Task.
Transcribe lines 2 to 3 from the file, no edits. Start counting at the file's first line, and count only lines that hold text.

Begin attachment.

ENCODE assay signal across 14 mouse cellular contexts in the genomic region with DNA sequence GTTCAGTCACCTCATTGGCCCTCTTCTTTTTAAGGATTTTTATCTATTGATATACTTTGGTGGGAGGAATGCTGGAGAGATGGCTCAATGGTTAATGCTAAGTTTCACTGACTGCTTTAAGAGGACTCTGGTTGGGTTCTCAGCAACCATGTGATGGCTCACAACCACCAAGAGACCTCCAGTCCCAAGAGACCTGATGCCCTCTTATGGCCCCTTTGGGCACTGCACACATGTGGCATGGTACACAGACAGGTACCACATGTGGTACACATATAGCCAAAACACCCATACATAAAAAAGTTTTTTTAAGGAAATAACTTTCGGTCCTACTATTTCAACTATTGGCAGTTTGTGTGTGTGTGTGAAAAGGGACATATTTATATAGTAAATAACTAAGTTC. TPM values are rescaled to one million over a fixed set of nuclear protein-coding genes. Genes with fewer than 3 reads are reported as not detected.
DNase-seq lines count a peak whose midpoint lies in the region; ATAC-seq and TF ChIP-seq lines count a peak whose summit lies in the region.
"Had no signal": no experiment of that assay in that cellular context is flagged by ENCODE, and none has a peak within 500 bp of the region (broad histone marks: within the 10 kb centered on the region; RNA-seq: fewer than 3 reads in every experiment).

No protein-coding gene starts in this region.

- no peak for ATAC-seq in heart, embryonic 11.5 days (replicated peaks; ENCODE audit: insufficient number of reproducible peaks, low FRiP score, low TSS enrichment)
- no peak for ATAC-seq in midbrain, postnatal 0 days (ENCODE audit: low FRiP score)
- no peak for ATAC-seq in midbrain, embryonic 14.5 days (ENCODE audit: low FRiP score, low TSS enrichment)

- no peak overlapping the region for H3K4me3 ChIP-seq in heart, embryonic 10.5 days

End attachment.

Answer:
DNase-seq lines count a peak whose midpoint lies in the region; ATAC-seq and TF ChIP-seq lines count a peak whose summit lies in the region.
"Had no signal": no experiment of that assay in that cellular context is flagged by ENCODE, and none has a peak within 500 bp of the region (broad histone marks: within the 10 kb centered on the region; RNA-seq: fewer than 3 reads in every experiment).